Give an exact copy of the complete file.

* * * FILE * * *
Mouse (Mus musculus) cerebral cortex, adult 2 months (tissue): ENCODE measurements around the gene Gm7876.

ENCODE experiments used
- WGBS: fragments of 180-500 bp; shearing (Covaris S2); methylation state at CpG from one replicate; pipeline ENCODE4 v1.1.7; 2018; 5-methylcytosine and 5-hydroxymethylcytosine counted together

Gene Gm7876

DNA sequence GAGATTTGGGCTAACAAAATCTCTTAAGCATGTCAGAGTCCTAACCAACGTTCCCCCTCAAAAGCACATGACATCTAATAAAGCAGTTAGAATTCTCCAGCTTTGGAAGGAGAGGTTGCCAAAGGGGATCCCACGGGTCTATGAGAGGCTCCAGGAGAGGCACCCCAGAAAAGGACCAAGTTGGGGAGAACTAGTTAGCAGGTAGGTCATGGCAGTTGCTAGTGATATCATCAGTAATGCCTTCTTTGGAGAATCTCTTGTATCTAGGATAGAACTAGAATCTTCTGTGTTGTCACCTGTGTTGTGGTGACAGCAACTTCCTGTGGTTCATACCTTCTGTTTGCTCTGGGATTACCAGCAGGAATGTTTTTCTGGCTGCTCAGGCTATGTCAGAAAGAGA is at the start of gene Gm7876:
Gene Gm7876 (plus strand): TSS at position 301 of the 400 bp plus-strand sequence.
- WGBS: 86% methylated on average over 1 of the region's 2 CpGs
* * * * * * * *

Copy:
Mouse (Mus musculus) cerebral cortex, adult 2 months (tissue): ENCODE measurements around the gene Gm7876.

ENCODE experiments used
- WGBS: fragments of 180-500 bp; shearing (Covaris S2); methylation state at CpG from one replicate; pipeline ENCODE4 v1.1.7; 2018; 5-methylcytosine and 5-hydroxymethylcytosine counted together

Gene Gm7876

DNA sequence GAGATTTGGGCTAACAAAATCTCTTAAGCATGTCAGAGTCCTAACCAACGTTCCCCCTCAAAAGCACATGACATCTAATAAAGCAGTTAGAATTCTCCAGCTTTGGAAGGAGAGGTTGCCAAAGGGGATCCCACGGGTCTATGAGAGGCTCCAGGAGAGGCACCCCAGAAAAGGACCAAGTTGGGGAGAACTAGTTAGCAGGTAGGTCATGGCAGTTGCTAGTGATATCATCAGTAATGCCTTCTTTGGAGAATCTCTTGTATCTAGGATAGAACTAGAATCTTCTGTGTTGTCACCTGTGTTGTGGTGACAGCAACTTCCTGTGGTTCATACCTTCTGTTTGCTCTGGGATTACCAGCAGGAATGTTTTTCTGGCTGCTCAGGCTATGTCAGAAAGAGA is at the start of gene Gm7876:
Gene Gm7876 (plus strand): TSS at position 301 of the 400 bp plus-strand sequence.
- WGBS: 86% methylated on average over 1 of the region's 2 CpGs